Givanni Damico | April 30th, 2020
The Miami Dolphins entered this draft looking to build this team up even more after spending a lot of money in free agency. They had 14 picks, but after trades, the Dolphins added 11 new players to their roster. So where did they hit? Where did they miss? Let’s get into the Miami Dolphins Draft Review.
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Round 1, Pick 5: Tua Tagovailoa, QB, Alabama
The Dolphins were “tanking for Tua” for over a year, so they certainly could not pass on him when he fell right into their lap. This is a home run pick, don’t overthink it. Yes, he has an injury history, but he seems to be fully recovered, so you have to bet on the healthy player who dominated at Alabama. If Tua ends up being the bust, nobody could blame Miami for taking him, but if they passed on him and he becomes a transcendent star of the sport, Miami would never hear the end of it. Chris Grier knocked it out of the park here.
Full Scouting Report here.
Round 1, Pick 18: Austin Jackson, OT, USC
I love that the Dolphins recognized the need on the offensive line to protect Tua, but Jackson would not have been my guy here. Here’s my problem: Jackson needs a lot of development. Due to the lack of depth on the Phins’ offensive line, he’ll probably start right away, but he may struggle in pass protection out of the gate. He’s a very raw player, but he has loads of potential. Because of this team’s “rebuilding” status, I don’t mind a developmental pick at all, but it was just a tad bit early for Jackson to go off the board.
Round 1, Pick 30: Noah Igbinoghene, CB, Auburn
Igbinoghene is a guy that has only played cornerback for two years. He has blazing speed and will be the starting nickel cornerback for the Dolphins right out of the gate. I like this pick, but I just feel that the Dolphins could have addressed a bigger need here. They went out and signed Byron Jones to be their CB1 and still have Xavien Howard at CB2. Drafting a nickel cornerback with a first-round pick was a head-scratcher for me. There were also plenty of other cornerbacks that I liked better than Igbinoghene here, such as Jeff Gladney who went one pick after.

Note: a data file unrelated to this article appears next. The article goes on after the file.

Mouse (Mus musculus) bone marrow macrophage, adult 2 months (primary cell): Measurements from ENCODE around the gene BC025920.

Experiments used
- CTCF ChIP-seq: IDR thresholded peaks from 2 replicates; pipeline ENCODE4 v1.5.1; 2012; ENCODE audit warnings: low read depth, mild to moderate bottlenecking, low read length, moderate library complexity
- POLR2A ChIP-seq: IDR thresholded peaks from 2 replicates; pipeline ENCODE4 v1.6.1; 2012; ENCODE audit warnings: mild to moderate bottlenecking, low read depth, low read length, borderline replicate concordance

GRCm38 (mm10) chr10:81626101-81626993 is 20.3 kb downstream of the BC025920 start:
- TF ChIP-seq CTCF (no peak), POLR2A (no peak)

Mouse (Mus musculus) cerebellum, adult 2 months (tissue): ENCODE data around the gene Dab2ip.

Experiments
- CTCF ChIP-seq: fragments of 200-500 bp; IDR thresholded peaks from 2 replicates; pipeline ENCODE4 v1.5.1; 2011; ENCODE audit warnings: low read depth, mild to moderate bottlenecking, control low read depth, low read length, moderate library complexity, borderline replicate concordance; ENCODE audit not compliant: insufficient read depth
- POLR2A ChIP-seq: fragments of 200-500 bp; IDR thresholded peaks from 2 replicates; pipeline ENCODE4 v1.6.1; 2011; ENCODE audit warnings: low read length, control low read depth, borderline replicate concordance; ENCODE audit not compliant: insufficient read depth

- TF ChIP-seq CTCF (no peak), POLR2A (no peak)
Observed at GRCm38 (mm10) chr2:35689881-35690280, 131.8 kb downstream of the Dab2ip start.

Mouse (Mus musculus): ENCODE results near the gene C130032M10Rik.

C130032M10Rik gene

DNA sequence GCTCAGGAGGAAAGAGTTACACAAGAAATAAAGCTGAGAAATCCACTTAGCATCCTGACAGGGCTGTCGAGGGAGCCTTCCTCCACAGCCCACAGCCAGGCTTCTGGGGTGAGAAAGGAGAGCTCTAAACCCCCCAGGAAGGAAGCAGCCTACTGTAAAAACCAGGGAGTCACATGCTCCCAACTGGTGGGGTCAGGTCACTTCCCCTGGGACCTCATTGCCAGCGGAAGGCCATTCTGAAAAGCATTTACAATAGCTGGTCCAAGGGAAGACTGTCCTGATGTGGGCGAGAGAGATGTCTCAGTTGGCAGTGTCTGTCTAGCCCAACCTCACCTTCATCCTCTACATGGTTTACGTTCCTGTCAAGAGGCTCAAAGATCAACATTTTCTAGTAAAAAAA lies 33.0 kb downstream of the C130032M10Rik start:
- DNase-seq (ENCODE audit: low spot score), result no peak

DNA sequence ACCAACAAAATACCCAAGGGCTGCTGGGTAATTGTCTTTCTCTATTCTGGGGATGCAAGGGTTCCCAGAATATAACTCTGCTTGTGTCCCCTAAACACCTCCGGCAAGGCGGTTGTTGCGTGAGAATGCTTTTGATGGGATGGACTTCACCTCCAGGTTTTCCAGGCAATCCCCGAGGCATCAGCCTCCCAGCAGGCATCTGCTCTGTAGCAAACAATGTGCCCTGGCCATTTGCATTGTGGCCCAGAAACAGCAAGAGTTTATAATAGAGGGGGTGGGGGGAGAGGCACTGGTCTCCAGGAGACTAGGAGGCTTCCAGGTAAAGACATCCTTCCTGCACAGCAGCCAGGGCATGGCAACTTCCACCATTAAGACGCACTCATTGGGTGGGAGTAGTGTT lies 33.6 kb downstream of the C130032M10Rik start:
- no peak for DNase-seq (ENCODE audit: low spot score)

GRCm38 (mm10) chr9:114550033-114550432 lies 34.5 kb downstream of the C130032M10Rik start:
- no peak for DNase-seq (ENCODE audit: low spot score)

Round 2, Pick 39: Robert Hunt, IOL, Louisiana
Hunt is a monster. He’ll be a force to be reckoned with on the Dolphins’ line for years to come. I love that Chris Grier attacked a need here and reached down the board just a bit. Hunt was the perfect pick for Miami here to reinforce that atrocious offensive line.
Round 2, Pick 56: Raekwon Davis, DT, Alabama
Wow. This was arguably the worst pick of the draft for the Dolphins. Raekwon Davis does nothing special for me. Nose tackle was a need for Miami, but taking Davis with Justin Madubuike, Neville Gallimore, and Jordan Elliott on the board is awful. Huge miss for Grier here.
Round 3, Pick 70: Brandon Jones, SAF, Texas
After the departure of Reshad Jones, the Dolphins didn’t have much at safety. I really like the Brandon Jones pick to fill a hole. I’m going, to be honest, and say I did not know much about Jones when I heard the pick, but his tape speaks for itself. My only argument here is that I would have preferred Julian Blackmon or Terrell Burgess here, but since the Dolphins missed the run on the more well-known safeties, Jones seems like a good consolation prize.
Round 4, Pick 111: Solomon Kindley, IOL, Georgia
I cannot find anything wrong with this pick. Chris Grier continues to address the offensive line by taking the best guard left on my board. The value was right where it should be, and of course, a need was filled. Perfect pick for Miami here. Watch out, because their offense is going to be lethal in a year or two.
Round 5, Pick 154: Jason Strowbridge, DL/EDGE, NC State
Strowbridge was a late-riser in the draft process. Strowbridge had good production as a run-stopper at NC State, but he could use some help as a pass-rusher. He has the tools, but he just has to tap into that potential. This was a pretty good developmental pick here.
Round 5, Pick 164: Curtis Weaver, EDGE, Boise State
I was one of the guys who was lower on Weaver than the consensus, but I did not expect this kind of fall for him. To pick Weaver in the fifth round is absolutely fantastic value. Weaver put on some sloppy weight last season which likely dropped his stock, but if he can get a little bit leaner, he is a very developable prospect. He has good tools, but he just needs to play less sloppy. I love this pick for a young team like Miami.
Full Scouting Report here.
Round 6, Pick 185: Blake Ferguson, LS, LSU
With the depth of this class, I don’t know how you justify drafting a long snapper in the sixth round. It’s hard to nitpick a sixth-rounder, but this was easily the worst pick of the draft for Miami.
Round 7, Pick 246: Malcolm Perry, WR/QB, Navy
Perry was very explosive in Navy’s offense, but he can only really be used in certain packages at the next level. I think there were a couple of better picks at the position here, but Perry is certainly an interesting player if Miami is looking for a guy to play a Taysom Hill role.
For the most part, Miami drafted very well. They took guys who have loads of potential to develop into stars, but with these kinds of players comes higher risk. Miami did a fantastic job addressing their awful offensive line while also adding their franchise quarterback. They traded a fifth-round pick for Matt Breida, the former San Francisco running back. Breida and Jordan Howard will be a nice thunder and lightning combo. Overall, the Dolphins did what they needed to do to improve.
Overall Grade: B+
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